The UK Citizenship Process: Integration or Marginalization?

Monday, 16 July 2018: 17:30
Oral Presentation
David BARTRAM, University of Leicester, United Kingdom
The UK ‘citizenship process’ subjects immigrants (especially those who want to become citizens) to a set of requirements ostensibly intended to enhance their identification with ‘British values’. What impact does that policy have on the immigrants themselves? Proponents of the policy suggest it will facilitate their integration: as they learn about ‘life in the UK’, they will become better able to understand and navigate core institutions. Many external observers, by contrast, believe that the requirements exacerbate marginalization, by constructing immigrants as objects of presumptive suspicion and concern.

For the most part, this debate has been conducted via analysis of policies and documents. In this paper I adopt an empirical strategy focusing on outcomes for the immigrants themselves. Using panel data from ‘Understanding Society’ (the UK household panel survey), I investigate interest in politics among those who are non-citizens at Wave 1, comparing those who became citizens by Wave 6 to those who remained non-citizens.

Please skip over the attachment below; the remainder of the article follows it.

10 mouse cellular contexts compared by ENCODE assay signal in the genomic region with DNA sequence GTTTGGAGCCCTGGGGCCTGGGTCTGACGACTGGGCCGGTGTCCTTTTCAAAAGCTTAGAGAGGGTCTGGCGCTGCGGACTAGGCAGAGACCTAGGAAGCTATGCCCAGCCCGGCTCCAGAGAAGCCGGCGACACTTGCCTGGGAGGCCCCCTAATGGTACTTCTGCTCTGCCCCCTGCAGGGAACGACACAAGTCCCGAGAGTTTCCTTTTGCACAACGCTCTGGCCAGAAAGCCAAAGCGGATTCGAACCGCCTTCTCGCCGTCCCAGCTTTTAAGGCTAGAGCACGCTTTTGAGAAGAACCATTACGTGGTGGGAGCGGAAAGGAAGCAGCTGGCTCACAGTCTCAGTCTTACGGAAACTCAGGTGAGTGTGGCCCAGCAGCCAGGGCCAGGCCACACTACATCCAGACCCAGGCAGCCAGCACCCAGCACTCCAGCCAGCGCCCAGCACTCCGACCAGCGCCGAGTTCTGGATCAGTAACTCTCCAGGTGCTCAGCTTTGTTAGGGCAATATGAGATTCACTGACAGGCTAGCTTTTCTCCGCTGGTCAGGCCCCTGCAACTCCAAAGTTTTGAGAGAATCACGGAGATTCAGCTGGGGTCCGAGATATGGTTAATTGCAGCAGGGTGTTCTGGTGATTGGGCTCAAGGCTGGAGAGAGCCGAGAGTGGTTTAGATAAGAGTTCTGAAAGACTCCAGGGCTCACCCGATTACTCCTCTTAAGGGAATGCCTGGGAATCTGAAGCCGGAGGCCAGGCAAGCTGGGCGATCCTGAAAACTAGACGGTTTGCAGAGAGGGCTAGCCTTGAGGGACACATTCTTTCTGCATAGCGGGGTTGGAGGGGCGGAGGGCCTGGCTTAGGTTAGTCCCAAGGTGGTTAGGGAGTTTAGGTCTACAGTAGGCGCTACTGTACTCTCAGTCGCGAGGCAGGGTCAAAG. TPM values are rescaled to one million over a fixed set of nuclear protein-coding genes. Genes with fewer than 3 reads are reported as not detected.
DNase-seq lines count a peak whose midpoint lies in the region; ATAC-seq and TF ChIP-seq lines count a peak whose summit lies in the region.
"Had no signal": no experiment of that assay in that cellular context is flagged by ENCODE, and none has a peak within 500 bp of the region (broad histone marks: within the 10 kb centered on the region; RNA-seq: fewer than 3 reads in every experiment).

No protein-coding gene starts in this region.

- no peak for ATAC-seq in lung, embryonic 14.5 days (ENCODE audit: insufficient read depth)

The analysis indicates that those who became citizens subsequently reported lower interest in politics, controlling for other determinants. The longitudinal nature of the analysis suggests that this decrease comes as a consequence of their naturalization, rather than indicating lower interest already prior to naturalization. This unexpected finding reinforces the concerns of critics of the ‘citizenship test’ regime: the policy appears to do more to alienate new citizens than it does to facilitate their integration in the political sphere.